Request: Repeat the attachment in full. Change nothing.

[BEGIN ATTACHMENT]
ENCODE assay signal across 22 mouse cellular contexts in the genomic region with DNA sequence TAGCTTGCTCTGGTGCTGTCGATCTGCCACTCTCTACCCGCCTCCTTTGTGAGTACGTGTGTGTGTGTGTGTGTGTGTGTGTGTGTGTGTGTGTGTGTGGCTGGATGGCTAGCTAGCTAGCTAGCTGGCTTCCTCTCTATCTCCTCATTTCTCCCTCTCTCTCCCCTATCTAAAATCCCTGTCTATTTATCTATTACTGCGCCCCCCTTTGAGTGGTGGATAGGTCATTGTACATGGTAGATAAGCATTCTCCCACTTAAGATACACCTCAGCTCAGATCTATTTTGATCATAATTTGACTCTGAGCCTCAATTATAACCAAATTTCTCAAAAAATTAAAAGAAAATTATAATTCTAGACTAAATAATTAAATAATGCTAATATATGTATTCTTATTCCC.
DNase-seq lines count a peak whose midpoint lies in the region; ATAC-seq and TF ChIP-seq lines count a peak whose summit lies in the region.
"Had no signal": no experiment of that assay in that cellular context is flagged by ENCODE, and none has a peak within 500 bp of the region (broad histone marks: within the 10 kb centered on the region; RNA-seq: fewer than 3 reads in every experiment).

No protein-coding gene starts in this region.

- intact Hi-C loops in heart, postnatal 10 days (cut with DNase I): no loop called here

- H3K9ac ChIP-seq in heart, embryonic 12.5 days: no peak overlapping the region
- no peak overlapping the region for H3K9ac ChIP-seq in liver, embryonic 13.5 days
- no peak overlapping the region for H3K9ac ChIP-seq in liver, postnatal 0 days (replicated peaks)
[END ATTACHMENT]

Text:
ENCODE assay signal across 22 mouse cellular contexts in the genomic region with DNA sequence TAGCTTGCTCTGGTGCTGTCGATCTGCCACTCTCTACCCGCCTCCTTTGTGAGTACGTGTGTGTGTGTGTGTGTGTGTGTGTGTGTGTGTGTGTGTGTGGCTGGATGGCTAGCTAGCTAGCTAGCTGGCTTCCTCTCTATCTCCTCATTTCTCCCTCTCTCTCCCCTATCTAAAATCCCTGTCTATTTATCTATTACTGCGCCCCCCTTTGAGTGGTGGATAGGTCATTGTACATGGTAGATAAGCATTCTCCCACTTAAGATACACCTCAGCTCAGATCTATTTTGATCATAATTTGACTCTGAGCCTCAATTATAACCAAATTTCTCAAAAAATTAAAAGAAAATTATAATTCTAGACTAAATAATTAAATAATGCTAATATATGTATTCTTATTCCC.
DNase-seq lines count a peak whose midpoint lies in the region; ATAC-seq and TF ChIP-seq lines count a peak whose summit lies in the region.
"Had no signal": no experiment of that assay in that cellular context is flagged by ENCODE, and none has a peak within 500 bp of the region (broad histone marks: within the 10 kb centered on the region; RNA-seq: fewer than 3 reads in every experiment).

No protein-coding gene starts in this region.

- intact Hi-C loops in heart, postnatal 10 days (cut with DNase I): no loop called here

- H3K9ac ChIP-seq in heart, embryonic 12.5 days: no peak overlapping the region
- no peak overlapping the region for H3K9ac ChIP-seq in liver, embryonic 13.5 days
- no peak overlapping the region for H3K9ac ChIP-seq in liver, postnatal 0 days (replicated peaks)